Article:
Wake County does not maintain roads or drainage easements. Public roads are maintained by NCDOT; private roads are the responsibility of the property owner.

Wake County has no authority to enforce the drainage easements of individual property owners.

Stormwater Runoff

Why is stormwater runoff a problem?

Stormwater runoff is the leading source of water pollution in our country. It can increase erosion and formation of gullies in upland areas, increase in-stream scour and erosion, increase sediment deposits in lower areas, degrade water quality, create peak storm flows that are higher and faster, and cause more frequent flooding. In urban areas that have significant amounts of impervious surfaces, and in areas that are cleared of vegetation, the effects of stormwater runoff are much greater than in areas where soil and vegetation can absorb excess water.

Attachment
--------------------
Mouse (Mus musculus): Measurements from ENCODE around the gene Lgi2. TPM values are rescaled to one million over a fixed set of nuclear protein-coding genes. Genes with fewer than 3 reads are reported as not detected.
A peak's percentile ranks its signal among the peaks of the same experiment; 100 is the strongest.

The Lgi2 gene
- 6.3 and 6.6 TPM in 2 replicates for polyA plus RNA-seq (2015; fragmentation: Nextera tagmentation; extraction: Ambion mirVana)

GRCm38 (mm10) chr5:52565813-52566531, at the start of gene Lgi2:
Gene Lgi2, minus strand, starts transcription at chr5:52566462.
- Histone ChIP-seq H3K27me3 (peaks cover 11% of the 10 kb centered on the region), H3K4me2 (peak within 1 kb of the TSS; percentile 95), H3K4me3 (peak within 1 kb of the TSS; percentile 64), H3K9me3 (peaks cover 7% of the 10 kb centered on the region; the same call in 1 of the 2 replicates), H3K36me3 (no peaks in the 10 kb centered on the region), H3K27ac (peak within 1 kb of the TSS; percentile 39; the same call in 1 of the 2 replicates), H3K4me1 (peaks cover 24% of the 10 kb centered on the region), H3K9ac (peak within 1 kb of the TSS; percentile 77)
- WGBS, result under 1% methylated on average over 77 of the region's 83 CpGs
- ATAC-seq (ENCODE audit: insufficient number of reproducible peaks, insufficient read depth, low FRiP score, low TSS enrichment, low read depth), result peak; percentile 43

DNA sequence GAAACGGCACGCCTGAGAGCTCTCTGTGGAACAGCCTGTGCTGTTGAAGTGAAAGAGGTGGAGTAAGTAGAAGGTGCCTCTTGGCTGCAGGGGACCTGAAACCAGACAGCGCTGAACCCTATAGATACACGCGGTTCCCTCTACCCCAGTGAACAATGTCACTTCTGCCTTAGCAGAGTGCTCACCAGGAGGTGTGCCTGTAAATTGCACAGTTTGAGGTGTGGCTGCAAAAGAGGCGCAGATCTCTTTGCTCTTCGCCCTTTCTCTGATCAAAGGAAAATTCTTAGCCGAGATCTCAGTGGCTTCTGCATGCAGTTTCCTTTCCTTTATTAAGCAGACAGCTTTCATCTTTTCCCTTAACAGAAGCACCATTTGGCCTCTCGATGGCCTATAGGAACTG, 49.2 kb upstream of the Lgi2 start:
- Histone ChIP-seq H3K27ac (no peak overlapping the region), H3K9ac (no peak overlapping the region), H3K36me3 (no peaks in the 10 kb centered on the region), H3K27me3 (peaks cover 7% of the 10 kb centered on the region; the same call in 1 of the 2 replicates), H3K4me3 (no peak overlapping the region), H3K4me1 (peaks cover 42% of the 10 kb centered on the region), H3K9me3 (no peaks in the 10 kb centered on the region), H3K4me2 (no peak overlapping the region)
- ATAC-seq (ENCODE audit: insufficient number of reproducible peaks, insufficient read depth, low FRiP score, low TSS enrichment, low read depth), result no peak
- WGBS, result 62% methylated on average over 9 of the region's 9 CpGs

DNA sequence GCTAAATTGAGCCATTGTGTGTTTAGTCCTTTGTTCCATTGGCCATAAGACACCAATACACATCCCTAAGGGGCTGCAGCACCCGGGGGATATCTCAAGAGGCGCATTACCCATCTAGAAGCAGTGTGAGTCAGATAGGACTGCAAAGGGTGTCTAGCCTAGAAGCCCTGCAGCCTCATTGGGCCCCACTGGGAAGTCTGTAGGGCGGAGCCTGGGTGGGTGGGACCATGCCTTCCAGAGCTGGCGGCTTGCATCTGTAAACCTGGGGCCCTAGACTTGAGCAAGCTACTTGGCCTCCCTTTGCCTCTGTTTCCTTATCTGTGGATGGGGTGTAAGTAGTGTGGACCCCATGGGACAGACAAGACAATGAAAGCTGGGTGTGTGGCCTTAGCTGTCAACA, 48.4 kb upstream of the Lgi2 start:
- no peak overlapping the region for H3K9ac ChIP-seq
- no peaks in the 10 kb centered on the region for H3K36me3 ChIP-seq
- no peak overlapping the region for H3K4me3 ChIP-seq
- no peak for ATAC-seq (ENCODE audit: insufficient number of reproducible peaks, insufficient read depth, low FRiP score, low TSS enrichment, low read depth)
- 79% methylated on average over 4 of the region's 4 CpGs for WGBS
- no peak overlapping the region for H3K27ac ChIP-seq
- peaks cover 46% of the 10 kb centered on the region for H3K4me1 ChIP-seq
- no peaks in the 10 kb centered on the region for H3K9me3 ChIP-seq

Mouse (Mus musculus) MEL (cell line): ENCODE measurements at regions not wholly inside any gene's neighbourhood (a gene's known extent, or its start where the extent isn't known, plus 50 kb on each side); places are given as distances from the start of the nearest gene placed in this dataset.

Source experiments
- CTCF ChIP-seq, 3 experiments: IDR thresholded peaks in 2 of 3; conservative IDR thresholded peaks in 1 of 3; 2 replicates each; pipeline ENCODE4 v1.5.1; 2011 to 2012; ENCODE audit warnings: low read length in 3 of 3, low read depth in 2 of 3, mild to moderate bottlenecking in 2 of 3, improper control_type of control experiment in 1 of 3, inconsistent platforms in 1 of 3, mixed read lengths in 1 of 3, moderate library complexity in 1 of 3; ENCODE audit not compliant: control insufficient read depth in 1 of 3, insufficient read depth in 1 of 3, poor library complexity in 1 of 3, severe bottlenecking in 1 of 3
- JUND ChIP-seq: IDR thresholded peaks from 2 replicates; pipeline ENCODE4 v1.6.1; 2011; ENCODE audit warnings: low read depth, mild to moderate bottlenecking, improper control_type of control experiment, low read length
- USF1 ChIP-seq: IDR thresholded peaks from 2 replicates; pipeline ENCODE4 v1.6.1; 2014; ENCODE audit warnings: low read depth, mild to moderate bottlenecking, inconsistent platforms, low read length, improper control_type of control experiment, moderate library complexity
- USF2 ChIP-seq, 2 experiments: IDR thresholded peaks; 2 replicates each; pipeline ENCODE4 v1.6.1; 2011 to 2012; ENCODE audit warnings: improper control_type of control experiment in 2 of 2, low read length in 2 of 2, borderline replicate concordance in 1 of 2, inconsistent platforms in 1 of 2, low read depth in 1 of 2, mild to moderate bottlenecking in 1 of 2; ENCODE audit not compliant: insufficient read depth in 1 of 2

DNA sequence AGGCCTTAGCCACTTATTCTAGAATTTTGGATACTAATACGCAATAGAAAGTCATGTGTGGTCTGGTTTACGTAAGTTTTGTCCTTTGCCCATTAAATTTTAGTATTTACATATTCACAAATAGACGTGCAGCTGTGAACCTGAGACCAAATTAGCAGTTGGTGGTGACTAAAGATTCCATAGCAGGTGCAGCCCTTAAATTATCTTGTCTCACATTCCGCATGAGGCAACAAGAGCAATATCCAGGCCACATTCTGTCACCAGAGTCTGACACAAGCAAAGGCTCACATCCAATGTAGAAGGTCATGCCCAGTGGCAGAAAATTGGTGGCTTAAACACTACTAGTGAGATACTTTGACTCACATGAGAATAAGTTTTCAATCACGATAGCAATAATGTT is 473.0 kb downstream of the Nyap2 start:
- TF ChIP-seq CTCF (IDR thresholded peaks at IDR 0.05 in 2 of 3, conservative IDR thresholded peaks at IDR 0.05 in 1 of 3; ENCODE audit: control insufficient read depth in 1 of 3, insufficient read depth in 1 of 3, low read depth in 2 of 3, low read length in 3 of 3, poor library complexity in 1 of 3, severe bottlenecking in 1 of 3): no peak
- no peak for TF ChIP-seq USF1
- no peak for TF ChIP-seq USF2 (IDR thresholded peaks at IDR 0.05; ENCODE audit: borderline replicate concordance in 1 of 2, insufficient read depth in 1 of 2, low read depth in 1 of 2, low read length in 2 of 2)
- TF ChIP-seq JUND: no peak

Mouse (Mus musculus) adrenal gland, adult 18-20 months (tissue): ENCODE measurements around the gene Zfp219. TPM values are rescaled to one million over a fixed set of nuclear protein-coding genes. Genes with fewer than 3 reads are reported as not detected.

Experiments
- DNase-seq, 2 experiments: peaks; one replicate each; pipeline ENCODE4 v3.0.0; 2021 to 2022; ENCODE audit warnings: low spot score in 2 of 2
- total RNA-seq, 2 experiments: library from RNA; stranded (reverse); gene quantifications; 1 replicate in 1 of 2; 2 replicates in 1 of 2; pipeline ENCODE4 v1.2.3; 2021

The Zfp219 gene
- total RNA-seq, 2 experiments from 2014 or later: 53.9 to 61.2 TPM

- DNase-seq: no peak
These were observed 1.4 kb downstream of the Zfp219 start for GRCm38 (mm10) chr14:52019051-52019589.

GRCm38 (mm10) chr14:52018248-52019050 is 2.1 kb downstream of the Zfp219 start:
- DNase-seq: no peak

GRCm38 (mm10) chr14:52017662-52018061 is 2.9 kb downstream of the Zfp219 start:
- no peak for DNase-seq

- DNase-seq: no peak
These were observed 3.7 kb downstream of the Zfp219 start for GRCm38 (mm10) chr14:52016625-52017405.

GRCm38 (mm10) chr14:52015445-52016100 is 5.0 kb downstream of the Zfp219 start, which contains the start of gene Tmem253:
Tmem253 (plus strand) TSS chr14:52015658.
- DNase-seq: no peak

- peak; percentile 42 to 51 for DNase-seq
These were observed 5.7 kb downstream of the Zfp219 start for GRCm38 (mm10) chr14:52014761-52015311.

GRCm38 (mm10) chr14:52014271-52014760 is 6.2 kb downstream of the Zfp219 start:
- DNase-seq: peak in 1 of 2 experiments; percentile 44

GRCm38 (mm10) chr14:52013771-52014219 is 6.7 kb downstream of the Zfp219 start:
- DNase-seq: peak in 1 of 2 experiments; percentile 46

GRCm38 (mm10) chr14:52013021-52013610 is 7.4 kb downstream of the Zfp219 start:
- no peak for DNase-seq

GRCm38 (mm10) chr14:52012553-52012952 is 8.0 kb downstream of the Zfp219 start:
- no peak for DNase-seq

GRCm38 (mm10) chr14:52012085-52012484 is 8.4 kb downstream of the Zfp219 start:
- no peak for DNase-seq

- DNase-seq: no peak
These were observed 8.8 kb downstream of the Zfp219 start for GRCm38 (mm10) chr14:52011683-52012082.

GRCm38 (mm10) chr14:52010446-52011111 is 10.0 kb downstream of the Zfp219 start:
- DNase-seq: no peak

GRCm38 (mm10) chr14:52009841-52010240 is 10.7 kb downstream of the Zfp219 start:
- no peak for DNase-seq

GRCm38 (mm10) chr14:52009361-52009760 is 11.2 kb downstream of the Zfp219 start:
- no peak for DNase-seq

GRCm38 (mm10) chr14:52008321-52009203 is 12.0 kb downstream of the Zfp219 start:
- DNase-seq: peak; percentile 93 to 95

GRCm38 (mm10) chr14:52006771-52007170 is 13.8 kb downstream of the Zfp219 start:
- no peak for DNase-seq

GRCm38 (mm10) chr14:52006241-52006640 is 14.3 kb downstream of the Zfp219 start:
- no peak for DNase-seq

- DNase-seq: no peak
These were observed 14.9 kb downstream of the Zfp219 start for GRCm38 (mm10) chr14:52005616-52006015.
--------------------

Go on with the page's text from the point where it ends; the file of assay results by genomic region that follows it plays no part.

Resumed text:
Erosion from New Home Construction

Do builders have to control erosion and sediment on their construction sites?

All new home construction install erosion control measures. Disturbances of less than 1 (one) acre are required to have a driveway with a minimum 10-foot-wide by 30-foot-long stone construction pad and silt fence consistent with Wake County Sedimentation and Erosion Control Section details installed. Seeding and mulching of disturbed area is required. Areas within 25 feet of the edge of pavement or gravel of the road must be stabilized before the issuance of a certificate of occupancy. IF A BUILDER HAS MULITPLE LOTS THAT TOTAL TO MORE THAN 1 ACRE OF DISTURBANCE, A LAND DISTURBANCE PERMIT IS REQUIRED.

Rural Lot Construction